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A Rare Loss In Arizona for Herrod

Jim Burroway

February 26th, 2014

Cathi Herrod heads the Focus On the Family-affiated Center for Arizona Policy (CAP), and she’s become quite accustomed to having her entire legislative agenda breeze through the legislature year after year. But today’s veto of SB 1072 by Gov. Jan Brewer represents an exceptionally rare moment of sanity for the state of Arizona and a highly unusual setback for Herrod:

Today’s veto of SB 1062 marks a sad day for Arizonans who cherish and understand religious liberty.

SB 1062 passed the legislature for one reason only: to guarantee that all Arizonans would be free to live and work according to their faith.

Opponents were desperate to distort this bill rather than debate the merits. Essentially, they succeeded in getting a veto of a bill that does not even exist.

When the force of government compels one to speak or act contrary to their conscience, the government injures not only the dignity of the afflicted, but the dignity of our society as a whole.

SB 1062 made certain that governmental laws cannot force people to violate their faith unless it has a compelling governmental interest–a balancing of interests that has been in federal law since 1993.

The religious beliefs of all Arizonans must be respected and this bill did nothing more than affirm that. It is truly a disappointing day in our state and nation when lies and personal attacks can over shadow the truth.”

You can see the devastating chaos that bill would have caused had it become law here and here.

Comments

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Arthur
February 27th, 2014 | LINK

The religious are not uber-citizens deserving of special rights beyond the 1st Amendment.

Jack
February 27th, 2014 | LINK

Arizona ranks as one of the LEAST religious states ironically.

Nathaniel
February 27th, 2014 | LINK

Here is what I don’t get: If you are merely affirming rights people are already entitled to, why codify it? Or, rather, why extra-codify it? This bill wouldn’t have stopped the legislature from later adding orientation and gender identity to anti-discrimination rules. Nor did it undo bans on discriminating against people based on sex, race or religion. So, the primary reason for this law is moot.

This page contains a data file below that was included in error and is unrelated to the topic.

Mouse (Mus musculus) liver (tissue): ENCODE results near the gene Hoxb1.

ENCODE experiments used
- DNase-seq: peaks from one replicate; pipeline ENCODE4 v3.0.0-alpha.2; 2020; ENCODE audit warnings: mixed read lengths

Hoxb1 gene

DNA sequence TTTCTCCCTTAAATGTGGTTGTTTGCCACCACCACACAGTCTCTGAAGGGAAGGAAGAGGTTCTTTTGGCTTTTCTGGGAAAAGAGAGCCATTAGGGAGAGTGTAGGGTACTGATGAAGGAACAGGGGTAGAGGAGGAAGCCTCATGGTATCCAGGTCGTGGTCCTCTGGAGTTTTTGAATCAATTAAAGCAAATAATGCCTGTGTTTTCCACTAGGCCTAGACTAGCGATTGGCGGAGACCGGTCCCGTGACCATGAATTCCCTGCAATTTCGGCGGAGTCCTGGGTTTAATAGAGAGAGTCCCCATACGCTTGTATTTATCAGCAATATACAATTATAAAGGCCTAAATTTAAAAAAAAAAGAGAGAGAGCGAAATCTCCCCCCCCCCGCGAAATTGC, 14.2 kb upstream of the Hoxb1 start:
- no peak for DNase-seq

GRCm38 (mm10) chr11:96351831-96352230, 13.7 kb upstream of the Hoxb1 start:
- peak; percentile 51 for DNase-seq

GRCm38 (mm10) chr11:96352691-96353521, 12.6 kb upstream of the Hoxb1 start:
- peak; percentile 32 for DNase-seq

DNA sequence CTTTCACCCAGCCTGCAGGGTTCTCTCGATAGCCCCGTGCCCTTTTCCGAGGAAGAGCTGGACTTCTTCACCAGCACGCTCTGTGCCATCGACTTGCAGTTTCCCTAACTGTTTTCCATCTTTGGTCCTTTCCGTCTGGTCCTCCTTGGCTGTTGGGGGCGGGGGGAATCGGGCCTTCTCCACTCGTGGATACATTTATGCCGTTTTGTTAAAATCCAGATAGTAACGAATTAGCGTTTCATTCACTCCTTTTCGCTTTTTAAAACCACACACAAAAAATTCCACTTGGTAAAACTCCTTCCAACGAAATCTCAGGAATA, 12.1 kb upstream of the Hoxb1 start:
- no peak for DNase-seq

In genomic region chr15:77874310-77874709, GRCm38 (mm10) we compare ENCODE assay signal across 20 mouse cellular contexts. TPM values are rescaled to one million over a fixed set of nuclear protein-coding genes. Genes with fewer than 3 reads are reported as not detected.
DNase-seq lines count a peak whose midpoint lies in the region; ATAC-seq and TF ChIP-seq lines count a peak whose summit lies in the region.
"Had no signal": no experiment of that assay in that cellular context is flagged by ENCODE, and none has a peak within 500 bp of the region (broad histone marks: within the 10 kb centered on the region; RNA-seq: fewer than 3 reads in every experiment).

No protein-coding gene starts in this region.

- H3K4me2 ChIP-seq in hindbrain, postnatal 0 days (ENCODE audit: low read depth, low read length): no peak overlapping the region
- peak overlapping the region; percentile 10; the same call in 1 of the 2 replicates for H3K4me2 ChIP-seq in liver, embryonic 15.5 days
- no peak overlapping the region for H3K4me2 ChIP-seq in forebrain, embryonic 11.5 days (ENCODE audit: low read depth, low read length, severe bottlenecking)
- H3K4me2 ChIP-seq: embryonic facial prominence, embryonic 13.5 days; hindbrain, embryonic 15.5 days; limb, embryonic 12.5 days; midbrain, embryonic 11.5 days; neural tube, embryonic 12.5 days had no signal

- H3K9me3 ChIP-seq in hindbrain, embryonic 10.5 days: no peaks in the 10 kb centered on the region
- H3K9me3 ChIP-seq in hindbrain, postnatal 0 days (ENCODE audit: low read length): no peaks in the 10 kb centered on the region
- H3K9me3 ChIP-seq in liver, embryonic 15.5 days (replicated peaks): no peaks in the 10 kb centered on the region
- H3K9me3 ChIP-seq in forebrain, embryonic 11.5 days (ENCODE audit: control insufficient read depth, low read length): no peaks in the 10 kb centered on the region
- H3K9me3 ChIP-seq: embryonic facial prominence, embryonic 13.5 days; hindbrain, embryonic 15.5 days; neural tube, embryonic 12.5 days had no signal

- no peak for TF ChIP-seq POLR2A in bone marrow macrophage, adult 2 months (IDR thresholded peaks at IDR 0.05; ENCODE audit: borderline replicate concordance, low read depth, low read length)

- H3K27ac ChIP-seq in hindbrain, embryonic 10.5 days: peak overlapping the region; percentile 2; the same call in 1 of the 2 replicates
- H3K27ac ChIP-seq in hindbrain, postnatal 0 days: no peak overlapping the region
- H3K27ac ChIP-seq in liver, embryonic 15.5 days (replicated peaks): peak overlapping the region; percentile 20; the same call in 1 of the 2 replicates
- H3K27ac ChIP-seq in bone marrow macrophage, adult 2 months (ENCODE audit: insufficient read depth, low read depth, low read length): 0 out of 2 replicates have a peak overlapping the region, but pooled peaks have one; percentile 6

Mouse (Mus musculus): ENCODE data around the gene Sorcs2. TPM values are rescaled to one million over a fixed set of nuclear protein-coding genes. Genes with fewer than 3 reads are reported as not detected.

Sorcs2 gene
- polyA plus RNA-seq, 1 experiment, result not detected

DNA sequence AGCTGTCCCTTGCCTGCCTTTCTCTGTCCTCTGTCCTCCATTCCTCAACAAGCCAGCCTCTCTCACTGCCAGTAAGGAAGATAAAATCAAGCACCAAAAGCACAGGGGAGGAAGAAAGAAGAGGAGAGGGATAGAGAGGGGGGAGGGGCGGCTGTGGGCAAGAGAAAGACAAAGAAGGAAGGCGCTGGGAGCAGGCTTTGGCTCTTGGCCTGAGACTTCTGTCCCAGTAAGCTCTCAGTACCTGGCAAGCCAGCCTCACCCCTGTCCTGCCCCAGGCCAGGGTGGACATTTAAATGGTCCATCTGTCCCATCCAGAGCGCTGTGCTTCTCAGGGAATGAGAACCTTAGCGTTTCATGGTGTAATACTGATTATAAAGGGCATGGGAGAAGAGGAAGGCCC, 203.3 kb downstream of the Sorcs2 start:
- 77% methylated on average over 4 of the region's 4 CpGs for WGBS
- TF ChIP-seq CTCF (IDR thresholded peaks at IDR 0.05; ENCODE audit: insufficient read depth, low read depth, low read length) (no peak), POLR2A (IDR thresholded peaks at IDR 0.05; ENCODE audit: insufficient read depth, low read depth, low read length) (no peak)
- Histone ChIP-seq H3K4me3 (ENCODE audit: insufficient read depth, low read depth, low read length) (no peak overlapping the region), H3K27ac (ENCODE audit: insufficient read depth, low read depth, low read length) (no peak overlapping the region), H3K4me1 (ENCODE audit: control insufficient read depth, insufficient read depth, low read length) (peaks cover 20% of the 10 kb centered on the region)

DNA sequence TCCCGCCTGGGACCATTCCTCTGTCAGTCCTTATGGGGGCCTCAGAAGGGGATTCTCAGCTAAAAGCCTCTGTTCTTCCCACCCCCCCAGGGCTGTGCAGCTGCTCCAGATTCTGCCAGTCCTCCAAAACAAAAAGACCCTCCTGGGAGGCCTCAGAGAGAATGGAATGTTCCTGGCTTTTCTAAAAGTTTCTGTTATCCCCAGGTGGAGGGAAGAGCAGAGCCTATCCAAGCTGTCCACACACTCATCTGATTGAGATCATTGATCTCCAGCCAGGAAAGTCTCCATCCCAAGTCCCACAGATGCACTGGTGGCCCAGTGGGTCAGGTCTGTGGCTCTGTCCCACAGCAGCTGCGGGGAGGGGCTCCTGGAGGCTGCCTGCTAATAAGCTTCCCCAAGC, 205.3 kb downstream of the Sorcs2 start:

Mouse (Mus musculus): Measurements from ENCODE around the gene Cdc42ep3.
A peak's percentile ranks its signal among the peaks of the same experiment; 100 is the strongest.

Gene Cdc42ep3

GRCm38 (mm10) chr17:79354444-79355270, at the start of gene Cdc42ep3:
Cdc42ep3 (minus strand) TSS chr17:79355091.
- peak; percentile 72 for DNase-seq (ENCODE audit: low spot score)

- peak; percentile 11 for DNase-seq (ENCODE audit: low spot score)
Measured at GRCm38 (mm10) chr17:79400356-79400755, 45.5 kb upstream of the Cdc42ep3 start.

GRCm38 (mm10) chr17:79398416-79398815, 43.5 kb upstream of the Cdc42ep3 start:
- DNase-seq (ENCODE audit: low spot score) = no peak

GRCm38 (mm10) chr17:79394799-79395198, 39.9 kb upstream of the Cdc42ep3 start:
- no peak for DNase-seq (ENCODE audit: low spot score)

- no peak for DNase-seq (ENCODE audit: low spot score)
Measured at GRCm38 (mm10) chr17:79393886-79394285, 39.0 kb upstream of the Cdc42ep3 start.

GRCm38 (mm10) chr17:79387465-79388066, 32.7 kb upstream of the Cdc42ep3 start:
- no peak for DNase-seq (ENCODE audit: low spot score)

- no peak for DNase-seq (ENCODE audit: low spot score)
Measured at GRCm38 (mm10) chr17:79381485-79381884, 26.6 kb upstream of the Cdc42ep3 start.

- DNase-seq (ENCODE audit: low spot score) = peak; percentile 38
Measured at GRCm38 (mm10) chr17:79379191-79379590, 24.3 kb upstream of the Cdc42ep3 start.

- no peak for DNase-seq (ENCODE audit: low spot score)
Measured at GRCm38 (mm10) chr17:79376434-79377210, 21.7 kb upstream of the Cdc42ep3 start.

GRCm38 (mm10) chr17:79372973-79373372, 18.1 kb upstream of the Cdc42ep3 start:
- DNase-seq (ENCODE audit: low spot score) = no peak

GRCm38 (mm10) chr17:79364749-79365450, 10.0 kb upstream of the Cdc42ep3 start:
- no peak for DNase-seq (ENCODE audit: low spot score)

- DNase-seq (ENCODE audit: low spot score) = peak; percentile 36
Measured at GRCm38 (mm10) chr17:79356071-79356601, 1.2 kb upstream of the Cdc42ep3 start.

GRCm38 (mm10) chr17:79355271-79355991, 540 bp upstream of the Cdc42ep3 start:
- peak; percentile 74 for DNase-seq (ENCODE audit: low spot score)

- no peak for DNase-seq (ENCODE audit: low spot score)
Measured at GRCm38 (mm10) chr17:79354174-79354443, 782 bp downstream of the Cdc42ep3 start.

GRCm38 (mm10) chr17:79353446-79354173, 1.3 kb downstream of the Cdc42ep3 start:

I saw one defender of the bill keep saying “We don’t discriminate in Arizona. We don’t want discrimination in Arizona.” It left me with the same question: What, then, is the point of the bill? Either it would do what its opponents claimed, or it would do nothing. If the first, then it was a bad bill. If the latter, then it was a pointless bill. Either way, it shouldn’t have made it to the Governor’s desk. Of course, it may have been telling that this defender kept denouncing discrimination against “fellow human beings.” It might be that, to him, divorcees and unwed mothers are more human than LGBT people.

Priya Lynn
February 27th, 2014 | LINK

Nathaniel, I think the promoters of bills like these have extreme congnitive dissonance. They know the purpose of the bill is to discriminate and that’s what they want to do but they want to think they’re not bad people who discriminate so they tell themselves the bill doesn’t discriminate even though on another level that is exactly what they’re after. They believe reality can be whatever they choose to characterize it as, if they say its not discriminatory then somehow the paradox doesn’t exist.

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